After the Commotion
After the canoeists, after the kayaks and float tubes. After the swimmers, rock skippers, playful children and those wet dogs, the river runs desolate again except for a few fishermen wanting to try their luck.
I traveled upriver away from the others. Parking along the side of the road, under pines, I grabbed my 6wt Winston Vapor, fanny pack of streamers, poppers and big dry flies, and headed down the bank to the water. The wide section ran with wavy current flow around boulders and over rock formations. I carefully stepped on and over these silt covered rock formations on the river bed for ample room for a back cast. Within easy distance to the middle of the river I pulled out line while looking over the flowing water. My forward cast shot the 6WF line outward and my bead head multicolored woolly bugger plopped into the distant wavy current. I mended up river some and watched my fly line. The bugger drifted and than started to swing in a big arc when the current caught the floating line. At the end of the swing I stripped in the bugger a few times and started another back-cast. I single hauled the back-cast and pointed the rod tip a bit more up river. A couple more feet of fly line exited the tip top and the bugger fell further out than before. During the swing, with a sharp tug, the line drew tight and I yanked back on the rod. Within seconds a smallmouth leaped out of the flowing current trying to shake the hook set free. Rays of sunshine, from the setting sun overlooking the river, glistened off his scaly body. It reentered with a splash, tugged line upriver and again erupted out of the flowing water skyward twisting with aggression. He flopped back in, turned down river and took off. My fly line arced behind with his quickness. I clinched the butt end of my stogie between my teeth a little tighter and held on while line slipped through my fingers. Having slowed downstream I pinched the line and applied more pressure. He followed the flexing rod up river and than once more cleared water with fierce head shakes before plunging back into the current flow. A small battle ensued before I got him swimming my way. Picking him up the bugger dangled from his mouth.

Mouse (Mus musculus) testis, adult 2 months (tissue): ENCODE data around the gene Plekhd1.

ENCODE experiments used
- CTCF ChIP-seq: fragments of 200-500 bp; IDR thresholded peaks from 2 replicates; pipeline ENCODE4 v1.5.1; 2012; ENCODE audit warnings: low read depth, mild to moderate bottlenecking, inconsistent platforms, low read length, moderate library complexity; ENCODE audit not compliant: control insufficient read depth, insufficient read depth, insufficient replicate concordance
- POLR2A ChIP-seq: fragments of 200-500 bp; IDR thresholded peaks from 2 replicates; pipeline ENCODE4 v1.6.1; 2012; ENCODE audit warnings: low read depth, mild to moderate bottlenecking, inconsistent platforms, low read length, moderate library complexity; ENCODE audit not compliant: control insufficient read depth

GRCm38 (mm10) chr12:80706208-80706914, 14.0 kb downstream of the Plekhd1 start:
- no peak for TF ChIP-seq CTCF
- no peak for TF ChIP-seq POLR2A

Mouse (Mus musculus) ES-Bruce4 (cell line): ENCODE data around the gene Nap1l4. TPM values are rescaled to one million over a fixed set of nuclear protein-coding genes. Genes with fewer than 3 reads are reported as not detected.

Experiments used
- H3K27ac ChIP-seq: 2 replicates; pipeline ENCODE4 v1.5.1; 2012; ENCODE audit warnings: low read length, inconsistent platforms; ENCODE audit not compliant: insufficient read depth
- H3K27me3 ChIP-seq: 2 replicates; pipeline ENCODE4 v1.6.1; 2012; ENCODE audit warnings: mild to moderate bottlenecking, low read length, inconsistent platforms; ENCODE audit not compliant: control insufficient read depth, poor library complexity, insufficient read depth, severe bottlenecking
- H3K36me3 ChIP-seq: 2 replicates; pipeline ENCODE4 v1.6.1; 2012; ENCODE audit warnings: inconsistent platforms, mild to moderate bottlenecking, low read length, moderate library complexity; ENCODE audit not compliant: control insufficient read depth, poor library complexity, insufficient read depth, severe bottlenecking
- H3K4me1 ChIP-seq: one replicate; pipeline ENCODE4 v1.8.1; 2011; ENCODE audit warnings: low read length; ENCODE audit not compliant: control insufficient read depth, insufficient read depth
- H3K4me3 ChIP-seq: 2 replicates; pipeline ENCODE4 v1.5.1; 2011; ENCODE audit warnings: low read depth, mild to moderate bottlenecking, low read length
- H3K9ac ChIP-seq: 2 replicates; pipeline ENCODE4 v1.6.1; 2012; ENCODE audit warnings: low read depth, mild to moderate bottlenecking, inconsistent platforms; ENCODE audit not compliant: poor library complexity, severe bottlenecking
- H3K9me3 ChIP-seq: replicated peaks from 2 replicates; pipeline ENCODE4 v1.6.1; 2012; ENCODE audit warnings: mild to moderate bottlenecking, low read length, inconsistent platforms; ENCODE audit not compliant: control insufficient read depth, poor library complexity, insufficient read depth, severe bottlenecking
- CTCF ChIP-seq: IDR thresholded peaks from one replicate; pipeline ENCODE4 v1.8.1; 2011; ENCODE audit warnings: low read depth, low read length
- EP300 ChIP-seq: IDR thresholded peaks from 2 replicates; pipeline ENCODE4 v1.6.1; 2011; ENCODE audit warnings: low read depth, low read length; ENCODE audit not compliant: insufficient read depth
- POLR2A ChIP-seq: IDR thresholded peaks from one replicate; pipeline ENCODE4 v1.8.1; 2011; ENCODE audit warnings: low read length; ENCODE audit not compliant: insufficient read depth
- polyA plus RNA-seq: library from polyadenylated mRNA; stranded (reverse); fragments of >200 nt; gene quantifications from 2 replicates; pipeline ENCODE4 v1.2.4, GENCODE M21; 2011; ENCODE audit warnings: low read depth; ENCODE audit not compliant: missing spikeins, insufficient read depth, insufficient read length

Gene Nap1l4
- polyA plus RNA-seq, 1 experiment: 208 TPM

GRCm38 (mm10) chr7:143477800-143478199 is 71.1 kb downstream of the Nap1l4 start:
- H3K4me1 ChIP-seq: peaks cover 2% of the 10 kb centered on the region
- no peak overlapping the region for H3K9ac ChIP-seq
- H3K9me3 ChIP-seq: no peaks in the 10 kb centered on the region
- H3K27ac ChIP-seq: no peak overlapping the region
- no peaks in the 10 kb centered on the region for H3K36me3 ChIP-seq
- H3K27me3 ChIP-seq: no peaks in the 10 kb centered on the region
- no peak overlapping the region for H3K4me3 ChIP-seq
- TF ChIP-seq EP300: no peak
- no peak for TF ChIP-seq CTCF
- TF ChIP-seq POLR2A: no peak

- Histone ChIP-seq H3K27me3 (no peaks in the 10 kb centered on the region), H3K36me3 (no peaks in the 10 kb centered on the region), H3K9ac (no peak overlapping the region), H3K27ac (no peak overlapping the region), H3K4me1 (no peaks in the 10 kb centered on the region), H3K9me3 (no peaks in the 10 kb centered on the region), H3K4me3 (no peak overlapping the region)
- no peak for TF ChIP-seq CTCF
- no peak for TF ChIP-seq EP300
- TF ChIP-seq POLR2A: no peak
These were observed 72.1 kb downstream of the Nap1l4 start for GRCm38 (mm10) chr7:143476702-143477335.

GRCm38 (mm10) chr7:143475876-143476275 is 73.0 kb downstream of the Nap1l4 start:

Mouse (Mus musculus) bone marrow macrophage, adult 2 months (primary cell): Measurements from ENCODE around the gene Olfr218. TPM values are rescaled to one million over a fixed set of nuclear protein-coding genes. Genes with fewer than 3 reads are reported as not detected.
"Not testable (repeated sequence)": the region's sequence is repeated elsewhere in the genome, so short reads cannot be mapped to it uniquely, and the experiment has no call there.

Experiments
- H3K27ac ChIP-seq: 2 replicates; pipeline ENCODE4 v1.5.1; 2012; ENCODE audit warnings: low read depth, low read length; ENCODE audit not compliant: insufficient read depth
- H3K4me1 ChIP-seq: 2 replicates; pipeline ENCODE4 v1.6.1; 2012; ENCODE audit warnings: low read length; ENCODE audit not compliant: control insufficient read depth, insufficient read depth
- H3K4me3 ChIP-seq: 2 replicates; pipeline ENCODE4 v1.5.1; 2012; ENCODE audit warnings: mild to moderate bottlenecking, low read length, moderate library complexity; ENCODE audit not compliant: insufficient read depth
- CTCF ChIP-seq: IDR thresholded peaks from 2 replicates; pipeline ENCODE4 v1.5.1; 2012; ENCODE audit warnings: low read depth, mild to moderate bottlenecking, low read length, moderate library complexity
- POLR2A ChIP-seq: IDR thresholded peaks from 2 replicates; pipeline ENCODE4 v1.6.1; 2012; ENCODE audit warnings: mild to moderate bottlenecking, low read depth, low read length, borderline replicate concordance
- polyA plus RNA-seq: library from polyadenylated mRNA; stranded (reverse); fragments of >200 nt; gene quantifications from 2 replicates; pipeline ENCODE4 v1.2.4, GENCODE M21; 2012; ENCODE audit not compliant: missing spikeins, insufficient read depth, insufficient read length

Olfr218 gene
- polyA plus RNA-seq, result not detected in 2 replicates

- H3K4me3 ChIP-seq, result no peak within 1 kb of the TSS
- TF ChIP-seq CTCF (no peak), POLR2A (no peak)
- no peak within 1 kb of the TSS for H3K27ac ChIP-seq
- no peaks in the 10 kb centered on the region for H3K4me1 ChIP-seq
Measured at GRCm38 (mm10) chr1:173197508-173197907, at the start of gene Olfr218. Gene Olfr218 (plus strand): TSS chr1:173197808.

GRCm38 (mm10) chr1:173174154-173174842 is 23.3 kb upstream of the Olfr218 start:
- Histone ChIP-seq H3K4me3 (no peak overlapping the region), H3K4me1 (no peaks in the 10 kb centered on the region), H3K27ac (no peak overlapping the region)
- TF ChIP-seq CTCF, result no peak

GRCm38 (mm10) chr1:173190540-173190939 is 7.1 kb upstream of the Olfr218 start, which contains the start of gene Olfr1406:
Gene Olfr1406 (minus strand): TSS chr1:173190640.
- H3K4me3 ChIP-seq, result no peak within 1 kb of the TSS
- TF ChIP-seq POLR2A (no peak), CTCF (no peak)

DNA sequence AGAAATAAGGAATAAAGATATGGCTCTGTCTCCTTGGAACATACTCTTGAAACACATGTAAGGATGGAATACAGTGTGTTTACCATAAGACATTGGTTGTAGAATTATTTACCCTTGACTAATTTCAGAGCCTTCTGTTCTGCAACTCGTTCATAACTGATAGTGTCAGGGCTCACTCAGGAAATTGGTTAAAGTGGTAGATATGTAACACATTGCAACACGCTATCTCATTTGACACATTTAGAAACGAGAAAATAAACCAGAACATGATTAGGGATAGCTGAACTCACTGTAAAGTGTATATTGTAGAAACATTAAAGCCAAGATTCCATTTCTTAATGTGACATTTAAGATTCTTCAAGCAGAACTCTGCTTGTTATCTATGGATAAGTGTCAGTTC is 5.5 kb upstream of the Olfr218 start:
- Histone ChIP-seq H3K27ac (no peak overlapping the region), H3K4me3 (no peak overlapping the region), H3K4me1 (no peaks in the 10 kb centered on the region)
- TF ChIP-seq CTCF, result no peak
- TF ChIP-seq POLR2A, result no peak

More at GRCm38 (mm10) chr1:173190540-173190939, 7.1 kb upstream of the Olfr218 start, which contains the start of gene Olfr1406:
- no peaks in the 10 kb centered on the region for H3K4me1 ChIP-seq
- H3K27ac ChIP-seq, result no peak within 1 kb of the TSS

After releasing the smallmouth I continued fishing for another half hour or so into the fading light. It wasn’t until I snagged up and had to break off that I called it quits for the day.
Back at the van I changed out of my wet wading pants, socks and felt sole wading shoes. In the drivers seat I reached into my traveling humidor and pulled out a Bahia Icon. Wetting the dark outer leaf with my lips and tongue there was a slight bitterness. Lighting up and the first draw was a smooth pleasing taste. On the road the sky grew dark and the red embers glowed at the end of the barrel while a nice white ash developed.
Traveling along the river road, while puffing on the stogie, was enjoyable, quiet, peaceful and a great ending to this story!!
A righteous smallie from Saturday